A Game of Thrones

Summer Vacation Reading Recommendations from our Staff

Our staff are voracious readers, including while they’re on vacation. There they can take a break from manuscripts and delve into something a little bit more fun. If you’re off to the beach or the mountains or somewhere in between on this coming long weekend, take time to stop off at a bookstore on your way and stock up on some of these recommended titles.

inthewoods_usJournals Marketing Manager, Jocelyn Dawson: Last year’s vacation reads recommendation from Elizabeth Ault, Assistant Editor, turned me on to the work of Tana French. She’s published six books to date—highly suspenseful psychological thrillers that are impossible to put down. But I can only recommend the first three (In the Woods, The Likeness, and Faithful Place)—I’m trying to spread the others out. The books are connected but not exactly sequential; still, I’d recommend starting from the beginning. Elizabeth’s recommendation has led to many enthralled reading hours for me and for at least three other people I’ve shared the books with.

joe ideSenior Managing Editor, Charles Brower: IQ, by Joe Ide. It’s a thriller about Isaiah Quintabe, a very appealing “underground” detective who’s equal parts Sherlock Holmes and Easy Rawlins; he’s trying to atone for some past mistakes by helping out his Long Beach neighbors, for whatever they can afford to pay him, even if it’s just a home-cooked meal. When he agrees to investigate a murder attempt on a paranoid rap star, he has to match wits with a hit man whose weapon of choice is a monstrous killer dog. It’s hair-raising and also very funny. Ide has another IQ novel coming out this fall, and I can’t wait to devour it!

drums of autumn.jpgBooks Publicity and Advertising Manager, Laura Sell: I’m a little late to the “Outlander” game, but if you like romance, history, time travel, and men in kilts, I can thoroughly recommend the series. The books are huge, over 700 pages, and totally immersive, which makes a perfect vacation book for me. I’ve been watching the TV series, too, but the books are much better. I’m taking Book 4, Drums of Autumn, which is set partly in colonial North Carolina, on my vacation to Maine this year and am looking forward to many pleasant hours on the porch with it.

game of thronesManaging Editor of the Journal of Medieval and Early Modern Studies, Michael Cornett: George R. R. Martin, A Game of Thrones, vol. 1 of the series “A Song of Ice and Fire,” otherwise known as the “Game of Thrones” series. While many have enjoyed the popular television series, the novels are far far better. As an academic medievalist and a devout lover of Tolkien’s writing, I had serious doubts about reading this, figuring it would be pulpy fantasy fiction imitative of Tolkien (have you noticed the R. R. middle initials?). I gave it a try and I have become utterly absorbed. Martin’s beautifully written narrative is not at all like Tolkien’s mythological tale of good and evil. It is rather an imaginative blend of historical-psychological realism and medievalistic fantasy. The chapters are told from various characters’ points of view—half of them female characters, many of them children. Everyone is in peril as the world convulses from factional struggles for power, and the reader—who can too easily imagine every scene—turns the pages madly hoping for order to be established. An apocalyptic winter is coming, the characters brood, but summer is the perfect time to start into this rewarding series of novels.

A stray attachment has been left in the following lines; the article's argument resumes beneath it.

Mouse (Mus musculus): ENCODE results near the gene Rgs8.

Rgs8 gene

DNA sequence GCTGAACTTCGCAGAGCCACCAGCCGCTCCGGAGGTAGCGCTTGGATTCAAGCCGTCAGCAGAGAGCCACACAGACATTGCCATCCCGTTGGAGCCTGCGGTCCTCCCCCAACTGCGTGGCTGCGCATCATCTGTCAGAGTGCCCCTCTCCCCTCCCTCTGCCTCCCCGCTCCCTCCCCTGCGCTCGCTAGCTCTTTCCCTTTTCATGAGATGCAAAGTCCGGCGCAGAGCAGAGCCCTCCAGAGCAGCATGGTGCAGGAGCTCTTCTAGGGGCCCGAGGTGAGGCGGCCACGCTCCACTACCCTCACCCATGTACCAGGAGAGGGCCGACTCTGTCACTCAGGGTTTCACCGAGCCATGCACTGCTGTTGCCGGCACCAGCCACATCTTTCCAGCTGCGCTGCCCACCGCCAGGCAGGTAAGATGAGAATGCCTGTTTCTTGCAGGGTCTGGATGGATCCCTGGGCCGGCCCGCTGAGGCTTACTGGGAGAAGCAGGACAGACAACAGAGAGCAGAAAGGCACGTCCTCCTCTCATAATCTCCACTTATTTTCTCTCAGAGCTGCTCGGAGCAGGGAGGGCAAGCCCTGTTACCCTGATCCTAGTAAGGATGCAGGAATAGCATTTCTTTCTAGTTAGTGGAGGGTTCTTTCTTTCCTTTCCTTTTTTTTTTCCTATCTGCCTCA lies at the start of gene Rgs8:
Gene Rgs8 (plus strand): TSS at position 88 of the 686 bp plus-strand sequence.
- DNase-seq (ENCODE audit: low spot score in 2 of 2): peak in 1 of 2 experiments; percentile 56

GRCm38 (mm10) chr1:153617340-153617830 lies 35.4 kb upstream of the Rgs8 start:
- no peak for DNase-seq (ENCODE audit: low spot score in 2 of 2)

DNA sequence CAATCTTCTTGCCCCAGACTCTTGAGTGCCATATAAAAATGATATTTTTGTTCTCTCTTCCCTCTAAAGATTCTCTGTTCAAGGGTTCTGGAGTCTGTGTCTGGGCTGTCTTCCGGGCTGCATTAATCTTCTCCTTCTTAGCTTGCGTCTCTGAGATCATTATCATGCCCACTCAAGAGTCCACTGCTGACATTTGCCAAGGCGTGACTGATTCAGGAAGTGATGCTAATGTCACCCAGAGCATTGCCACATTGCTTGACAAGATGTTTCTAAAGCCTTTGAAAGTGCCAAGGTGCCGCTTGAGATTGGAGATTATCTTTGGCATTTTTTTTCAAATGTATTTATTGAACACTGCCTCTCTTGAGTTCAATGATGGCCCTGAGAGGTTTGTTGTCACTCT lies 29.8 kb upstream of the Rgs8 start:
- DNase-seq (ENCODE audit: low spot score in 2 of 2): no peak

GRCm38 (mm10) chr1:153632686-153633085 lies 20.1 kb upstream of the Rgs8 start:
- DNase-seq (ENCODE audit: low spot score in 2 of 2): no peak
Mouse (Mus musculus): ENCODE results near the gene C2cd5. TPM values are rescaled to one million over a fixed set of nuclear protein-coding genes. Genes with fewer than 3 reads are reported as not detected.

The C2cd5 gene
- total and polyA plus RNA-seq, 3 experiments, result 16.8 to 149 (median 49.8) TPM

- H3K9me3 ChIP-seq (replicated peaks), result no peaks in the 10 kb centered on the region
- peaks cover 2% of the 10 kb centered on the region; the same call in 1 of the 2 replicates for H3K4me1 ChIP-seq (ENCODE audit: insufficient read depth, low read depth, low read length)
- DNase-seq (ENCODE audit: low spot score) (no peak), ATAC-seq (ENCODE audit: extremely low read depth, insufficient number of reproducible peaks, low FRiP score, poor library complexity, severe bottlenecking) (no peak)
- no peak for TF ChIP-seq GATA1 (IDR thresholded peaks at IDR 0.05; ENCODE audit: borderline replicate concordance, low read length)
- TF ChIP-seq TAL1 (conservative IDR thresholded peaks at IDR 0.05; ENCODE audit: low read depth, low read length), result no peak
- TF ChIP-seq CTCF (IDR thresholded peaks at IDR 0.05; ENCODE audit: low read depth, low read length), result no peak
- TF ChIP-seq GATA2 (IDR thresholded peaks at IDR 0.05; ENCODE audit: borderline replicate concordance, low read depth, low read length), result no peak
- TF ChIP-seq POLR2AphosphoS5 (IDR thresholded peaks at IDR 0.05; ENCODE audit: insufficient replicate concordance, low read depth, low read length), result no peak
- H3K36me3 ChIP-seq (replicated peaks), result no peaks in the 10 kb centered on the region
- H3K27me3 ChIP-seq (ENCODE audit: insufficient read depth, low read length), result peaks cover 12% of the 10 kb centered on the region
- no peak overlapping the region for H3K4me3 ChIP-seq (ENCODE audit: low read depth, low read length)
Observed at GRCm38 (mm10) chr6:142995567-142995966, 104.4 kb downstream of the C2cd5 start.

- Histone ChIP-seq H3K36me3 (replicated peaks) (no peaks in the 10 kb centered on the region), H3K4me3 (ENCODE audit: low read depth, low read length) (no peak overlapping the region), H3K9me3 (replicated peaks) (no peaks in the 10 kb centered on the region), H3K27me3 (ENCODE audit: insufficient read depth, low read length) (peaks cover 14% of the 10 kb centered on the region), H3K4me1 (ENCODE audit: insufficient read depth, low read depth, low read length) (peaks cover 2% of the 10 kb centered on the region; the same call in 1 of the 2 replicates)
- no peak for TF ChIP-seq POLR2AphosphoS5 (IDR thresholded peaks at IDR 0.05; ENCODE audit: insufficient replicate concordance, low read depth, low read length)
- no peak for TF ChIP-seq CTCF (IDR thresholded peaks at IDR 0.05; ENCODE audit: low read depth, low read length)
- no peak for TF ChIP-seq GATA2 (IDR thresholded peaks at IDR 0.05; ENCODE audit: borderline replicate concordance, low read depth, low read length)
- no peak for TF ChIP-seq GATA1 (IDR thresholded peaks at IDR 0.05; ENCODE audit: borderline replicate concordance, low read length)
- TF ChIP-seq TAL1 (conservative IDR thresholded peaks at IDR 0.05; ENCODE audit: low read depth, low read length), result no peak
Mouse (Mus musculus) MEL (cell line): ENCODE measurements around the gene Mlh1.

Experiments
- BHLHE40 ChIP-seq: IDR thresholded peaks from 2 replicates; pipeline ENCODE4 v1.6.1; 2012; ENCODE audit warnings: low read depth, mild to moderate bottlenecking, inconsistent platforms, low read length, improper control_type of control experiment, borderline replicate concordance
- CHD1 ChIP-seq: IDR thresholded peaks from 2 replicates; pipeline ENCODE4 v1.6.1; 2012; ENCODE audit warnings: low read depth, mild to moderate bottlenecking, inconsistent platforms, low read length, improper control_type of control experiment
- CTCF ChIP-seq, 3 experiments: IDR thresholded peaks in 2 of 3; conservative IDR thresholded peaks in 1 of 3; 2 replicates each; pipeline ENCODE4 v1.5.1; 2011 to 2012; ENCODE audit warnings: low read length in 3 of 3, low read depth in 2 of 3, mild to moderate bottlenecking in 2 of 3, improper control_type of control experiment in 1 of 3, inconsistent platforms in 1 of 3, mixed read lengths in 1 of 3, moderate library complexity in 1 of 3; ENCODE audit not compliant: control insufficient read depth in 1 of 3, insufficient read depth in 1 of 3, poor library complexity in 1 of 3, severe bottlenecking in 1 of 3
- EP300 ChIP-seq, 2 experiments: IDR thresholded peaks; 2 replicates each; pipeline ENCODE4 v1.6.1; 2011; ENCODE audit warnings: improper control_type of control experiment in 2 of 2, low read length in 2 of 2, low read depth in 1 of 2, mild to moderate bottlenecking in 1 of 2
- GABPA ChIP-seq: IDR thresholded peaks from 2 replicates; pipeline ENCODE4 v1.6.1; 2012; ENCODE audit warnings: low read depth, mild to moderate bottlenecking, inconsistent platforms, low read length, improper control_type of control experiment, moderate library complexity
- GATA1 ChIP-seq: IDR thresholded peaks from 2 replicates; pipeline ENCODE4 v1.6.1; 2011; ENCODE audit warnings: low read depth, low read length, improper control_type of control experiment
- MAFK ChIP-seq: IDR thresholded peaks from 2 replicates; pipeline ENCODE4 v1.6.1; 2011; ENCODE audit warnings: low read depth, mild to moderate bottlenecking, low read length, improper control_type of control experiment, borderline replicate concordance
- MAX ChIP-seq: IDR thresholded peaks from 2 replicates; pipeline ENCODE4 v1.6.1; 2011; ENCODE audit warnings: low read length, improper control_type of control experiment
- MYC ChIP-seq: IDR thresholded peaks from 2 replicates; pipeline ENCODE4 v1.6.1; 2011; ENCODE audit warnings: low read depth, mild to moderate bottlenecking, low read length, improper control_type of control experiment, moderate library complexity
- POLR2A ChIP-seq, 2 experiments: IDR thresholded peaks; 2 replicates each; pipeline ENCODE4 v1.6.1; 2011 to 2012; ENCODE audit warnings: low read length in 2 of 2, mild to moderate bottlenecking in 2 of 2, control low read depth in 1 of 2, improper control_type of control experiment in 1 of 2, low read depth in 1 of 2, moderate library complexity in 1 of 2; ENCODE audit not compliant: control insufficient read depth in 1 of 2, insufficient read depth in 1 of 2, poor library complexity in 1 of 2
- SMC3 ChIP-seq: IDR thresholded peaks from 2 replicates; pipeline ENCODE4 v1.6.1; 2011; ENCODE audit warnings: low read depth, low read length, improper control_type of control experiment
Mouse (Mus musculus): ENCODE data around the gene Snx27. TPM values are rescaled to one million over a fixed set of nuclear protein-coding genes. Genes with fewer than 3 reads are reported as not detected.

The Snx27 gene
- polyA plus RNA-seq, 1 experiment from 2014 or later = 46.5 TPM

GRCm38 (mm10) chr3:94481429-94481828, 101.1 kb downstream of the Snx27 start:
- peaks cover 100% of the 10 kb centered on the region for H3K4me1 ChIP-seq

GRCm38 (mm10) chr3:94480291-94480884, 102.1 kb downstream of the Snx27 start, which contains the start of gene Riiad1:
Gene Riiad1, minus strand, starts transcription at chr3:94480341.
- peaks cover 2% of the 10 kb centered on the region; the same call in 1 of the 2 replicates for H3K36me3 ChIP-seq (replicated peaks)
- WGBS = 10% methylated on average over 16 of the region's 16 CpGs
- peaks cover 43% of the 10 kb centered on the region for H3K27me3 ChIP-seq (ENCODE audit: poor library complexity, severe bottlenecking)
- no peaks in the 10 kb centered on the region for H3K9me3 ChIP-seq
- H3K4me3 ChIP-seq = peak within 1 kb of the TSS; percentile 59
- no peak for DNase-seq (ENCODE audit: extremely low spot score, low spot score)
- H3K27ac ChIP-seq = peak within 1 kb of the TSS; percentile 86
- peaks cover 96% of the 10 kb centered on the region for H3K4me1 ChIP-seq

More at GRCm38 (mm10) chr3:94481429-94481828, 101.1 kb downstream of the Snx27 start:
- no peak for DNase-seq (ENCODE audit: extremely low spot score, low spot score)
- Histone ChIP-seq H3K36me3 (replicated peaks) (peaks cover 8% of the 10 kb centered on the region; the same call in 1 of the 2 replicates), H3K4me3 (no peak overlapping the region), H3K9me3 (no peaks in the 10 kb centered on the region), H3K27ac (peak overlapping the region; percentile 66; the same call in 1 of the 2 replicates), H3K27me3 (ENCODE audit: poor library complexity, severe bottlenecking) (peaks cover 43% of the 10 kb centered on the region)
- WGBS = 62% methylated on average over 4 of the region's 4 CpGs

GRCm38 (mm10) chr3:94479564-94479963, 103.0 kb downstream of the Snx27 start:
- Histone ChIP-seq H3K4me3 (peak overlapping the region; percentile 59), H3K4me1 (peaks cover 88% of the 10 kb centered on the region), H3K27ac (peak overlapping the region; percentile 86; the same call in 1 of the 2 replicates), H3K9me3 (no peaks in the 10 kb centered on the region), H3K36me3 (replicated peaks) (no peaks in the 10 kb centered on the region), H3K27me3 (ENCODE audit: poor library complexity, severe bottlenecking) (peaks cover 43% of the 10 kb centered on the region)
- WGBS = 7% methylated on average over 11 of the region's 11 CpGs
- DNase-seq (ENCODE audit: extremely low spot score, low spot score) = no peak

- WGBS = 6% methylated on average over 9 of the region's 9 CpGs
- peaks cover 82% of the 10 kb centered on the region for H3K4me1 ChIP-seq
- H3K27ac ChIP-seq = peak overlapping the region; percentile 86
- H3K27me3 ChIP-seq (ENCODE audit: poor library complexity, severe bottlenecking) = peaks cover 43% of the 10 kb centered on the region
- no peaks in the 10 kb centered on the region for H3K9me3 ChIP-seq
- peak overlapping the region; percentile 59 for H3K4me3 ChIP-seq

Everything,_EverythingJournals Marketing Intern, Camille Wright: I recommend Nicola Yoon’s Everything, Everything. Through this novel, the readers are able to experience the world from fresh perspective. Maddy was diagnosed with SCID (Severe Combined Immunodeficiency) as an infant and has been unable to leave her home since. After a mysterious boy named Oli and his family move across the street, the eighteen-year-old risks everything to find herself, the meaning of love and the difference between being alive and living. The novel brings a new excitement to the activities people take for granted because they are experienced in normal, daily life.

In The Company of WomenJournals Publicist and Exhibits Coordinator, Katie Smart: Grace Bonney’s edited collection In the Company of Women: Inspiration and Advice from over 100 Makers, Artists, and Entrepreneurs isn’t a traditional vacation read (its hardcover form weighs three pounds!), but the content and images are so beautiful you’ll want to lug this book around with you all summer. This collection features interviews with creative and diverse women—furniture makers, graphic designers, comedians, tattoo artists, fashion designers, the list goes on—that include questions like “What did you want to be when you were a child?;” “What would you tell yourself ten to twenty years ago that you wish you knew then?;” and “In moments of self-doubt or adversity, how do you build yourself back up?” Alongside the Q&As, the book features exquisite photography that highlights the work spaces where these women chose to be most creative. I challenge you not to be motivated to tap into your own creative genius after finishing this book!Ivory+HC

Digital Access and Books Specialist, Rebecca Hambleton:  Ivory and Bone by Julie Eshbaugh. This is a YA book with similar themes as Pride and Prejudice. What makes this book interesting and unique is that it’s set in prehistoric times and follows a boy and his family who are desperate to make alliances with other clans through marriage.

What vacation reads would you recommend? Let us know in the comments!